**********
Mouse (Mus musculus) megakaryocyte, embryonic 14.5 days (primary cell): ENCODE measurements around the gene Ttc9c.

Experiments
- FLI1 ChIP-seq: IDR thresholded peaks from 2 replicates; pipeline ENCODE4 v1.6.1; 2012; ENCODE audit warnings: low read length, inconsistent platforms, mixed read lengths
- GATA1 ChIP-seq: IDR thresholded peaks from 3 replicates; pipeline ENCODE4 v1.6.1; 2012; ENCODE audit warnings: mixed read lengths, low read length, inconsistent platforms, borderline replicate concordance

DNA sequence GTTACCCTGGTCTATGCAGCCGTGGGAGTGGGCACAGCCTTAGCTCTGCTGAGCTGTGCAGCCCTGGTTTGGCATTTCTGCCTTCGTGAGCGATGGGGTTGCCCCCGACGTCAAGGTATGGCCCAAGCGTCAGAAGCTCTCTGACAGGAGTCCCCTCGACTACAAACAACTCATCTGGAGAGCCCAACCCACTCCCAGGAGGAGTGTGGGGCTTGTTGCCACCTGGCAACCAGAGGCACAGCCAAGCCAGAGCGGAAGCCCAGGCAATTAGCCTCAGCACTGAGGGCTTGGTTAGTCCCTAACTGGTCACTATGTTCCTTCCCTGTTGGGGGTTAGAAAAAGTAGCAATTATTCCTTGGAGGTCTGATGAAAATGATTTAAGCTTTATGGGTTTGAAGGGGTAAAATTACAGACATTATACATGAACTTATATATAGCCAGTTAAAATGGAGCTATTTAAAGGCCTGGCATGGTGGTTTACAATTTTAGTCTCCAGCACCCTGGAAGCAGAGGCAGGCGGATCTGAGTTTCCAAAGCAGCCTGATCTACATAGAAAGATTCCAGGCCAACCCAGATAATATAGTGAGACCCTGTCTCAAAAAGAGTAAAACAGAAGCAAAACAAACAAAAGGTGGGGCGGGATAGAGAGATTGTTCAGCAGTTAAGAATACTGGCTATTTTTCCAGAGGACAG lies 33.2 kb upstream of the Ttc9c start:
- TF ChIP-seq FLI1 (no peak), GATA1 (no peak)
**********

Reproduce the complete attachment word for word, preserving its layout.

Mouse (Mus musculus) megakaryocyte, embryonic 14.5 days (primary cell): ENCODE measurements around the gene Ttc9c.

Experiments
- FLI1 ChIP-seq: IDR thresholded peaks from 2 replicates; pipeline ENCODE4 v1.6.1; 2012; ENCODE audit warnings: low read length, inconsistent platforms, mixed read lengths
- GATA1 ChIP-seq: IDR thresholded peaks from 3 replicates; pipeline ENCODE4 v1.6.1; 2012; ENCODE audit warnings: mixed read lengths, low read length, inconsistent platforms, borderline replicate concordance

DNA sequence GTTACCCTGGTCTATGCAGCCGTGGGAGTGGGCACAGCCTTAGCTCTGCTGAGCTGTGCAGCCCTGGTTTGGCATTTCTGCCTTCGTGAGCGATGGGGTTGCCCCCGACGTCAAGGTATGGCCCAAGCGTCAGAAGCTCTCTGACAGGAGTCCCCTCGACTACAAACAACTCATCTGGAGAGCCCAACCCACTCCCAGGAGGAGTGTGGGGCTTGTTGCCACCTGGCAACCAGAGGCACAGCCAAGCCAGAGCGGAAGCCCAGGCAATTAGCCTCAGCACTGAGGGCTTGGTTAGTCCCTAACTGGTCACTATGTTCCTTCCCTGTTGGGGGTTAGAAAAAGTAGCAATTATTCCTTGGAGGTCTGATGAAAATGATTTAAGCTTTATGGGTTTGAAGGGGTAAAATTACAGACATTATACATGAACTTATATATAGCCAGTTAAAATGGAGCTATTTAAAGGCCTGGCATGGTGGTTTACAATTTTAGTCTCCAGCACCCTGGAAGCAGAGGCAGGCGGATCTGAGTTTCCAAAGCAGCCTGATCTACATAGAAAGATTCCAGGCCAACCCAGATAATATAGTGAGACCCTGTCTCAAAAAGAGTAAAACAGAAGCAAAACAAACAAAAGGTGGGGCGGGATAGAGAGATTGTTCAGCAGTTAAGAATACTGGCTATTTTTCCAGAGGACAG lies 33.2 kb upstream of the Ttc9c start:
- TF ChIP-seq FLI1 (no peak), GATA1 (no peak)